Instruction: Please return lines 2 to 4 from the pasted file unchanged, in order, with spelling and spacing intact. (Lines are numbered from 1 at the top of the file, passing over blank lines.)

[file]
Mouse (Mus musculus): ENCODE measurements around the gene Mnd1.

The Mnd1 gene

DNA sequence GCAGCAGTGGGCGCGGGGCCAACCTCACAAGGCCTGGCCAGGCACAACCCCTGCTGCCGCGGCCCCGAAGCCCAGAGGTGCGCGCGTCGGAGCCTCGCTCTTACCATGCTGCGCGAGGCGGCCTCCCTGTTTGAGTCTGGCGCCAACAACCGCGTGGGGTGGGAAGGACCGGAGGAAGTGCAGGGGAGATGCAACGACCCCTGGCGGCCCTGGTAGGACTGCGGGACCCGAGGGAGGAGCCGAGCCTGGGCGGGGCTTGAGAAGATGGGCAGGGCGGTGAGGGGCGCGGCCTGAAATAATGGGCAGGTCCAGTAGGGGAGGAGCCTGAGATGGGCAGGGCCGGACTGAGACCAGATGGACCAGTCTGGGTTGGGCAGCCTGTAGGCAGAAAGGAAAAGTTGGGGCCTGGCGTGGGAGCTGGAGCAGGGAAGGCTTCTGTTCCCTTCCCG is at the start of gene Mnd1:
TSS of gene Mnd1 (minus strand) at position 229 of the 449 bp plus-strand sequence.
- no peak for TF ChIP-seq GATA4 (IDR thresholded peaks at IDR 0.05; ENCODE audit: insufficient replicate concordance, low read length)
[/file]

The Mnd1 gene

DNA sequence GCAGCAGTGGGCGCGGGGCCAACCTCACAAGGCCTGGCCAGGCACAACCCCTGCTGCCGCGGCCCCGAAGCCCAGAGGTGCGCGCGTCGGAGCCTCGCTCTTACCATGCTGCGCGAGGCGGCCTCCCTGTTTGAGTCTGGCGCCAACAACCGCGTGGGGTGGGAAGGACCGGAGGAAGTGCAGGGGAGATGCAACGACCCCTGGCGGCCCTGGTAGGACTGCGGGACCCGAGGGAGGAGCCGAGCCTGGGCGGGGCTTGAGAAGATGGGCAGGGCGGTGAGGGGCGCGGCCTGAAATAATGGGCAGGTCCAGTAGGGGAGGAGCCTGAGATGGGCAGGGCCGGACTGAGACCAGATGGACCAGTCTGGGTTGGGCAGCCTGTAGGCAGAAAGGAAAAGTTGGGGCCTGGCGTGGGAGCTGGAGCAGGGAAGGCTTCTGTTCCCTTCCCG is at the start of gene Mnd1:
TSS of gene Mnd1 (minus strand) at position 229 of the 449 bp plus-strand sequence.